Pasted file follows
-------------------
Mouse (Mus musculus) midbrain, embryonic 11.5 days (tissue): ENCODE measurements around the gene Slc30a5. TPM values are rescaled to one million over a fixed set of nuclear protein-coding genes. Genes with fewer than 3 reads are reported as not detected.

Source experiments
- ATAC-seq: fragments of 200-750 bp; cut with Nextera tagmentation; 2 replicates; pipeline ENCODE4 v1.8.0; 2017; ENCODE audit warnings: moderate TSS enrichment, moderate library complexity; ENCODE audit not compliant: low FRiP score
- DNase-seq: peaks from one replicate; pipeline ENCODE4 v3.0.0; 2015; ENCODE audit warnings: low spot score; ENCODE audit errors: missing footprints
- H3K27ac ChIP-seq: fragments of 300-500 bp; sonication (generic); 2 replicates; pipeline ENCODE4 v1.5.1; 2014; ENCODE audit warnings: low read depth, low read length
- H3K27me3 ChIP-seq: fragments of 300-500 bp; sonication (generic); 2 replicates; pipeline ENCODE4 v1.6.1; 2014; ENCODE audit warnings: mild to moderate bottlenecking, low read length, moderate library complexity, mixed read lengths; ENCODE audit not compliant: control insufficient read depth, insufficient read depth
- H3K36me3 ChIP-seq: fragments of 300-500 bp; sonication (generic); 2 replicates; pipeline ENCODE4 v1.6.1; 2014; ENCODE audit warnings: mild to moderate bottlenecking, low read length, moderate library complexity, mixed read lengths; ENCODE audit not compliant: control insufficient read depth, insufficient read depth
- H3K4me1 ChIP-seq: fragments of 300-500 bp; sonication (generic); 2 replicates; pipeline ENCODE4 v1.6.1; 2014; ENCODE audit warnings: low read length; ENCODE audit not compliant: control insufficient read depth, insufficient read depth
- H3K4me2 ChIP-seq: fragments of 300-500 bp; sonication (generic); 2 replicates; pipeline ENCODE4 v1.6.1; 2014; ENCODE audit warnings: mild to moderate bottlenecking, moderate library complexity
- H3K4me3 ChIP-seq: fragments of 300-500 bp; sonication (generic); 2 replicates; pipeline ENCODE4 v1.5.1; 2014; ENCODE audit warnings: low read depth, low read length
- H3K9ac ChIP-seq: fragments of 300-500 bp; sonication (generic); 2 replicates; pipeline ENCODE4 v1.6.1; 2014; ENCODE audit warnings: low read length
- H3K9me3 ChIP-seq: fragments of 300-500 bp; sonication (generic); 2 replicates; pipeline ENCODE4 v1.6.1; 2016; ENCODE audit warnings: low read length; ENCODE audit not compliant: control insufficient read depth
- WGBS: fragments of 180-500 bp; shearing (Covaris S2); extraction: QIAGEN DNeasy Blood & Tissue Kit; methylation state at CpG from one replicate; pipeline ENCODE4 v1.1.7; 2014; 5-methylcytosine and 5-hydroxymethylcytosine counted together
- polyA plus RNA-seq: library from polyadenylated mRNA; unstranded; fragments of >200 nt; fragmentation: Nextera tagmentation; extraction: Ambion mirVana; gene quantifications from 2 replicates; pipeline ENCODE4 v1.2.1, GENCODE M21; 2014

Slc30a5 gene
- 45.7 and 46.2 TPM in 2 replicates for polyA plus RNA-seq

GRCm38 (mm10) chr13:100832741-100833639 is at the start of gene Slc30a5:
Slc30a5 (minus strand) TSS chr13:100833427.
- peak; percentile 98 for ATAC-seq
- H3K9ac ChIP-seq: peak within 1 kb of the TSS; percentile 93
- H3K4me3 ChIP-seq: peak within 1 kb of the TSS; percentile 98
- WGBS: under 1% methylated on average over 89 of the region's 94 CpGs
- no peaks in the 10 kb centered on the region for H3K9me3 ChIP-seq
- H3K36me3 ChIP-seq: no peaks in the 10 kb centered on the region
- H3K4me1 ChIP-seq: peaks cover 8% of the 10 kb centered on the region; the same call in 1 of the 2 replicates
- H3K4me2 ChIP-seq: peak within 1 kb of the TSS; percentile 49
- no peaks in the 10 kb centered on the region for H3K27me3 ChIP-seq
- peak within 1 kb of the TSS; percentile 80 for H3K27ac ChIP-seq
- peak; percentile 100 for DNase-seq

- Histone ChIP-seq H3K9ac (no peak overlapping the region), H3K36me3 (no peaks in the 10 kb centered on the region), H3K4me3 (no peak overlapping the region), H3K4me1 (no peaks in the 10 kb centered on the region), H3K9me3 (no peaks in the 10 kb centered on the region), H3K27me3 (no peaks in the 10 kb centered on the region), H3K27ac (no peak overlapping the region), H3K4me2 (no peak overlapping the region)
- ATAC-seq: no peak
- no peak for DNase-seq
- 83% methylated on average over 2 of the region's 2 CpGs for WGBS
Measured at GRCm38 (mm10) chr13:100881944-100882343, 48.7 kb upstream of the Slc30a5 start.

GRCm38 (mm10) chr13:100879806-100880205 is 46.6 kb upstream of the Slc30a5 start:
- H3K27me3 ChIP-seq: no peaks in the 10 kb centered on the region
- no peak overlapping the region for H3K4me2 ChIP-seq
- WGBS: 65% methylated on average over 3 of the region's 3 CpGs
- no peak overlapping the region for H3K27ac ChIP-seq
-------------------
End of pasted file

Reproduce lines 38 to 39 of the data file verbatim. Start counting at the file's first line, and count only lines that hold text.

- WGBS: 65% methylated on average over 3 of the region's 3 CpGs
- no peak overlapping the region for H3K27ac ChIP-seq